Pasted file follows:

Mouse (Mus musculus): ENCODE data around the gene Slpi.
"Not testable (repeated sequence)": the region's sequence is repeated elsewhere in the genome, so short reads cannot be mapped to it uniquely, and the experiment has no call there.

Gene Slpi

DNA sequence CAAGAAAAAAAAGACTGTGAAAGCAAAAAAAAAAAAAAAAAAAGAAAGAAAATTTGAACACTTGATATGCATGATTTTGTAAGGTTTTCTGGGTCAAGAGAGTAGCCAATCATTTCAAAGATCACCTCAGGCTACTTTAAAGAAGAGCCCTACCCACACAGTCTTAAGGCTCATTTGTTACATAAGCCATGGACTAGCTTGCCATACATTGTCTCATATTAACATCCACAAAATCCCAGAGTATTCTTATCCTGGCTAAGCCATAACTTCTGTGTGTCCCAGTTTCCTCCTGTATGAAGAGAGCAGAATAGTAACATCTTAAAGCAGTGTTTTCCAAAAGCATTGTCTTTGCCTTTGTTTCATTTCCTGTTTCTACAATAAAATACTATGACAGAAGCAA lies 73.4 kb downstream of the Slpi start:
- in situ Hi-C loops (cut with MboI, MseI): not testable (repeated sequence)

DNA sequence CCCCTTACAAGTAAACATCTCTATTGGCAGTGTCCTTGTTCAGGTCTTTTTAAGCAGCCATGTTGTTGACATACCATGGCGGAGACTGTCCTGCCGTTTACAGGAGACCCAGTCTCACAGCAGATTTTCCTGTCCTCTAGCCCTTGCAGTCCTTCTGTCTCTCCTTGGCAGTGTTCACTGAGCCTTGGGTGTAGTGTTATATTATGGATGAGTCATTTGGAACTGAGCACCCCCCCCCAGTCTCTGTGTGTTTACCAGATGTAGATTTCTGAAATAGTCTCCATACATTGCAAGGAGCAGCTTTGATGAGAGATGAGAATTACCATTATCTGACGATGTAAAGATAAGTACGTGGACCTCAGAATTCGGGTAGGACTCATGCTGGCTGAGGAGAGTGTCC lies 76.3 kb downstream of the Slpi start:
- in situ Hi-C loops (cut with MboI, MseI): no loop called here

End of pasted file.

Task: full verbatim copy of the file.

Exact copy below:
Mouse (Mus musculus): ENCODE data around the gene Slpi.
"Not testable (repeated sequence)": the region's sequence is repeated elsewhere in the genome, so short reads cannot be mapped to it uniquely, and the experiment has no call there.

Gene Slpi

DNA sequence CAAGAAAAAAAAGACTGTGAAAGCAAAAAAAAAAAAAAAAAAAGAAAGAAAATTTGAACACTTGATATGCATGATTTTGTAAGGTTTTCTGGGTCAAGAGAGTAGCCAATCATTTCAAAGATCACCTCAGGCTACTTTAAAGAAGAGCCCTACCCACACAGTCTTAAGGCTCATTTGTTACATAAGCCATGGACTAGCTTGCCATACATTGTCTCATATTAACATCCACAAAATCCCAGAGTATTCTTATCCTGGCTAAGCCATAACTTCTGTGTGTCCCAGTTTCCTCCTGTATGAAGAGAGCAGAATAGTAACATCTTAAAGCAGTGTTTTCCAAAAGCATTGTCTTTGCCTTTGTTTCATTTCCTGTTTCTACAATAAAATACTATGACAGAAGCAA lies 73.4 kb downstream of the Slpi start:
- in situ Hi-C loops (cut with MboI, MseI): not testable (repeated sequence)

DNA sequence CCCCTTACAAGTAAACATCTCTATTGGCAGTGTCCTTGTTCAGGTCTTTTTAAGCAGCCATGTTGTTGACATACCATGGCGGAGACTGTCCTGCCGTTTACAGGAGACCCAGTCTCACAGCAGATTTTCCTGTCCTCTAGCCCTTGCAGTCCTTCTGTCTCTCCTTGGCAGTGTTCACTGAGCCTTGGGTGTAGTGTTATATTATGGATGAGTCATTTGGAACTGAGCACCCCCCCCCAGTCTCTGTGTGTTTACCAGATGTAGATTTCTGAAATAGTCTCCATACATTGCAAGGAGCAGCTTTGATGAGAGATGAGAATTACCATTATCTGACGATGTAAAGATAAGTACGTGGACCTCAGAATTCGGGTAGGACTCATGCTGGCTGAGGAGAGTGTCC lies 76.3 kb downstream of the Slpi start:
- in situ Hi-C loops (cut with MboI, MseI): no loop called here